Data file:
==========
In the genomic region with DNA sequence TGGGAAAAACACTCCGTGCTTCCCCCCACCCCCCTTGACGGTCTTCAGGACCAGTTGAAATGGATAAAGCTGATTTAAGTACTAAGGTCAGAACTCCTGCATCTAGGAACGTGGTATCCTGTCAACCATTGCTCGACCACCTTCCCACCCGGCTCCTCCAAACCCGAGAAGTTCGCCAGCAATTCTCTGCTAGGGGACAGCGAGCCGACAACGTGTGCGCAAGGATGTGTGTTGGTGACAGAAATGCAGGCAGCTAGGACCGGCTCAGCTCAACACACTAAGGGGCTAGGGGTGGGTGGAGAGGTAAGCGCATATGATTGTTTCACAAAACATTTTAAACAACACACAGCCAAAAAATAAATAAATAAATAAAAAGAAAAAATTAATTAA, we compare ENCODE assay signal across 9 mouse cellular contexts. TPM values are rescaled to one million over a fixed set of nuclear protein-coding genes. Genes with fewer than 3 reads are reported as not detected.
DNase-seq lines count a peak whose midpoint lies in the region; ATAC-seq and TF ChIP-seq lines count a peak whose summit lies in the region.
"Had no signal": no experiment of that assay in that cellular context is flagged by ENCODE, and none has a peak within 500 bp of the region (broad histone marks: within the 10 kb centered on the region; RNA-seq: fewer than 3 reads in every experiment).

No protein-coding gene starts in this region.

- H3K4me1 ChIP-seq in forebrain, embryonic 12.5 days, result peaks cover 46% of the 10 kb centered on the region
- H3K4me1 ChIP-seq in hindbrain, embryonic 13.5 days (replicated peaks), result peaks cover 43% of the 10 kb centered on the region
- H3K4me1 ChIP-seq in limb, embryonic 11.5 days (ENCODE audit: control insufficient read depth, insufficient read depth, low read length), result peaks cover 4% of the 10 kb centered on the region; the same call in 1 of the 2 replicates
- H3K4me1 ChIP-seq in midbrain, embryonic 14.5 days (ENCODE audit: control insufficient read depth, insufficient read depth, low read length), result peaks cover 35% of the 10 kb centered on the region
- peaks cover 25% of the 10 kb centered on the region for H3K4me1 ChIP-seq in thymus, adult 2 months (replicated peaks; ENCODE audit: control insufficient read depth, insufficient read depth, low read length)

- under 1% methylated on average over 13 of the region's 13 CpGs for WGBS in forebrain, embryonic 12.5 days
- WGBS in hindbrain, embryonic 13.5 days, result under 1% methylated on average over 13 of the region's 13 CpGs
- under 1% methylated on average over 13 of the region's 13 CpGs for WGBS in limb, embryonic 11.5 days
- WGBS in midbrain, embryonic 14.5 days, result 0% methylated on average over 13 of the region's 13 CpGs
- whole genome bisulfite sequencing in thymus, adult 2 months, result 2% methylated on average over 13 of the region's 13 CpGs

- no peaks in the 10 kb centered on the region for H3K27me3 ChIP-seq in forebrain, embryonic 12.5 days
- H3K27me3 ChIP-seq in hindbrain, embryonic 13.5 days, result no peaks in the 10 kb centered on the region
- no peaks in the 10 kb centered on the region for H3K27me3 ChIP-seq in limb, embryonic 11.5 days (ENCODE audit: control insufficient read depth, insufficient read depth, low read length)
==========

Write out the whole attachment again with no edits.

In the genomic region with DNA sequence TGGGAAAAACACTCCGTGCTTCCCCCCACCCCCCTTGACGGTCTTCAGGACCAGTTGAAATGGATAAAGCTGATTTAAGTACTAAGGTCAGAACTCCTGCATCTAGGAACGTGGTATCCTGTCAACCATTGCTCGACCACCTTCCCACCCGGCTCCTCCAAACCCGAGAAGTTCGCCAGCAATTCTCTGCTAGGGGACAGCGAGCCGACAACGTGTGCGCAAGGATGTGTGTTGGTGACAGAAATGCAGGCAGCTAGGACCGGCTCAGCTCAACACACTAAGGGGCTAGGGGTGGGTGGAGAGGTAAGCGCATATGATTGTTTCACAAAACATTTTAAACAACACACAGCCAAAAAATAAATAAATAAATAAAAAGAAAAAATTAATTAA, we compare ENCODE assay signal across 9 mouse cellular contexts. TPM values are rescaled to one million over a fixed set of nuclear protein-coding genes. Genes with fewer than 3 reads are reported as not detected.
DNase-seq lines count a peak whose midpoint lies in the region; ATAC-seq and TF ChIP-seq lines count a peak whose summit lies in the region.
"Had no signal": no experiment of that assay in that cellular context is flagged by ENCODE, and none has a peak within 500 bp of the region (broad histone marks: within the 10 kb centered on the region; RNA-seq: fewer than 3 reads in every experiment).

No protein-coding gene starts in this region.

- H3K4me1 ChIP-seq in forebrain, embryonic 12.5 days, result peaks cover 46% of the 10 kb centered on the region
- H3K4me1 ChIP-seq in hindbrain, embryonic 13.5 days (replicated peaks), result peaks cover 43% of the 10 kb centered on the region
- H3K4me1 ChIP-seq in limb, embryonic 11.5 days (ENCODE audit: control insufficient read depth, insufficient read depth, low read length), result peaks cover 4% of the 10 kb centered on the region; the same call in 1 of the 2 replicates
- H3K4me1 ChIP-seq in midbrain, embryonic 14.5 days (ENCODE audit: control insufficient read depth, insufficient read depth, low read length), result peaks cover 35% of the 10 kb centered on the region
- peaks cover 25% of the 10 kb centered on the region for H3K4me1 ChIP-seq in thymus, adult 2 months (replicated peaks; ENCODE audit: control insufficient read depth, insufficient read depth, low read length)

- under 1% methylated on average over 13 of the region's 13 CpGs for WGBS in forebrain, embryonic 12.5 days
- WGBS in hindbrain, embryonic 13.5 days, result under 1% methylated on average over 13 of the region's 13 CpGs
- under 1% methylated on average over 13 of the region's 13 CpGs for WGBS in limb, embryonic 11.5 days
- WGBS in midbrain, embryonic 14.5 days, result 0% methylated on average over 13 of the region's 13 CpGs
- whole genome bisulfite sequencing in thymus, adult 2 months, result 2% methylated on average over 13 of the region's 13 CpGs

- no peaks in the 10 kb centered on the region for H3K27me3 ChIP-seq in forebrain, embryonic 12.5 days
- H3K27me3 ChIP-seq in hindbrain, embryonic 13.5 days, result no peaks in the 10 kb centered on the region
- no peaks in the 10 kb centered on the region for H3K27me3 ChIP-seq in limb, embryonic 11.5 days (ENCODE audit: control insufficient read depth, insufficient read depth, low read length)